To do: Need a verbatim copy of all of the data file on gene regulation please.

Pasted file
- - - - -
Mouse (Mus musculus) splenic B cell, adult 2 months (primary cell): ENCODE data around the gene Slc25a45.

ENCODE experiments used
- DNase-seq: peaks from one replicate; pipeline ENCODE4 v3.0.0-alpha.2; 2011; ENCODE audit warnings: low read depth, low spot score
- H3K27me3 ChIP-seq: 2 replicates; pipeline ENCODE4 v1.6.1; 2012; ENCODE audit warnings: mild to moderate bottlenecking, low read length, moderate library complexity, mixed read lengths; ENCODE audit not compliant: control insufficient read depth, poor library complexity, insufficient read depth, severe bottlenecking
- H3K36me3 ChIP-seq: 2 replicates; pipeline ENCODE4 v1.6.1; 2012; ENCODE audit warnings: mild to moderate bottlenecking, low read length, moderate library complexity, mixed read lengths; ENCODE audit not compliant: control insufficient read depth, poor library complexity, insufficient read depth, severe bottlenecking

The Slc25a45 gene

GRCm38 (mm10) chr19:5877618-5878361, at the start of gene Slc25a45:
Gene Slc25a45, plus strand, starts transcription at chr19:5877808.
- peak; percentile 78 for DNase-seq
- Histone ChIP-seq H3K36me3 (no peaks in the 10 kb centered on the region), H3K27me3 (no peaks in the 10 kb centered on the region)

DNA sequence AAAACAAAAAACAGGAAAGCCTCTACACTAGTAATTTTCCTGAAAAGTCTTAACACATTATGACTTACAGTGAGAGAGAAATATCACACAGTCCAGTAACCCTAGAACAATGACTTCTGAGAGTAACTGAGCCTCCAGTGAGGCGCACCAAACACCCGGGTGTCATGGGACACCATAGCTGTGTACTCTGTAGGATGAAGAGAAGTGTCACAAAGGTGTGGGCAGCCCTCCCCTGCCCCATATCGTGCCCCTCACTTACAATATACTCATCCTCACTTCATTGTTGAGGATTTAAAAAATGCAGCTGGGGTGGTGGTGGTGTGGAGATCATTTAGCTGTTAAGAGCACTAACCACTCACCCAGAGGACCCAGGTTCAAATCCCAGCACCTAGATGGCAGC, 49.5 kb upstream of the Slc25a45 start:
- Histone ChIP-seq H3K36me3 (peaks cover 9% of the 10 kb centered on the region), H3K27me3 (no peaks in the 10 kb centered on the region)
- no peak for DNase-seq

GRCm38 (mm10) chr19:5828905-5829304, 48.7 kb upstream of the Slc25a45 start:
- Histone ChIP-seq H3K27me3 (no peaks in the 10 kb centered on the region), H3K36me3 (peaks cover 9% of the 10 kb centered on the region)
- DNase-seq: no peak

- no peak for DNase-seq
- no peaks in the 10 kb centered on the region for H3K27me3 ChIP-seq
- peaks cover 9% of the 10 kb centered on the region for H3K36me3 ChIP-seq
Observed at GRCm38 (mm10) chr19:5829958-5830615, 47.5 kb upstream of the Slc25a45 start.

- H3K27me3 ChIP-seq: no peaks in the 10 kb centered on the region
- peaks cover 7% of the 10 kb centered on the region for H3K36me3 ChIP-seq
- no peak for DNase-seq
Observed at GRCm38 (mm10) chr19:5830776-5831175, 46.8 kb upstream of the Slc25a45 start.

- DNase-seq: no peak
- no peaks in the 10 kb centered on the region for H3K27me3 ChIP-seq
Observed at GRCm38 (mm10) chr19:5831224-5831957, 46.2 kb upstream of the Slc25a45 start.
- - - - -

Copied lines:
Mouse (Mus musculus) splenic B cell, adult 2 months (primary cell): ENCODE data around the gene Slc25a45.

ENCODE experiments used
- DNase-seq: peaks from one replicate; pipeline ENCODE4 v3.0.0-alpha.2; 2011; ENCODE audit warnings: low read depth, low spot score
- H3K27me3 ChIP-seq: 2 replicates; pipeline ENCODE4 v1.6.1; 2012; ENCODE audit warnings: mild to moderate bottlenecking, low read length, moderate library complexity, mixed read lengths; ENCODE audit not compliant: control insufficient read depth, poor library complexity, insufficient read depth, severe bottlenecking
- H3K36me3 ChIP-seq: 2 replicates; pipeline ENCODE4 v1.6.1; 2012; ENCODE audit warnings: mild to moderate bottlenecking, low read length, moderate library complexity, mixed read lengths; ENCODE audit not compliant: control insufficient read depth, poor library complexity, insufficient read depth, severe bottlenecking

The Slc25a45 gene

GRCm38 (mm10) chr19:5877618-5878361, at the start of gene Slc25a45:
Gene Slc25a45, plus strand, starts transcription at chr19:5877808.
- peak; percentile 78 for DNase-seq
- Histone ChIP-seq H3K36me3 (no peaks in the 10 kb centered on the region), H3K27me3 (no peaks in the 10 kb centered on the region)

DNA sequence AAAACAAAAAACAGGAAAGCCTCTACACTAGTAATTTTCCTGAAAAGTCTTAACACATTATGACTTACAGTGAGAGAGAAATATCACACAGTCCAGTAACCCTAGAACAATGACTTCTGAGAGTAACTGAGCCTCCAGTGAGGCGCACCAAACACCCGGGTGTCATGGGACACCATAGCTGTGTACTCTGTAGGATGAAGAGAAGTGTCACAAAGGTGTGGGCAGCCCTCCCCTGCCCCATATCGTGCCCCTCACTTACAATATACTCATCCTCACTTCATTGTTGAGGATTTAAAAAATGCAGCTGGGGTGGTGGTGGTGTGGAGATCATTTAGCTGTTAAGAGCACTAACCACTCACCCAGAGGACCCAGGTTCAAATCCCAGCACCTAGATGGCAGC, 49.5 kb upstream of the Slc25a45 start:
- Histone ChIP-seq H3K36me3 (peaks cover 9% of the 10 kb centered on the region), H3K27me3 (no peaks in the 10 kb centered on the region)
- no peak for DNase-seq

GRCm38 (mm10) chr19:5828905-5829304, 48.7 kb upstream of the Slc25a45 start:
- Histone ChIP-seq H3K27me3 (no peaks in the 10 kb centered on the region), H3K36me3 (peaks cover 9% of the 10 kb centered on the region)
- DNase-seq: no peak

- no peak for DNase-seq
- no peaks in the 10 kb centered on the region for H3K27me3 ChIP-seq
- peaks cover 9% of the 10 kb centered on the region for H3K36me3 ChIP-seq
Observed at GRCm38 (mm10) chr19:5829958-5830615, 47.5 kb upstream of the Slc25a45 start.

- H3K27me3 ChIP-seq: no peaks in the 10 kb centered on the region
- peaks cover 7% of the 10 kb centered on the region for H3K36me3 ChIP-seq
- no peak for DNase-seq
Observed at GRCm38 (mm10) chr19:5830776-5831175, 46.8 kb upstream of the Slc25a45 start.

- DNase-seq: no peak
- no peaks in the 10 kb centered on the region for H3K27me3 ChIP-seq
Observed at GRCm38 (mm10) chr19:5831224-5831957, 46.2 kb upstream of the Slc25a45 start.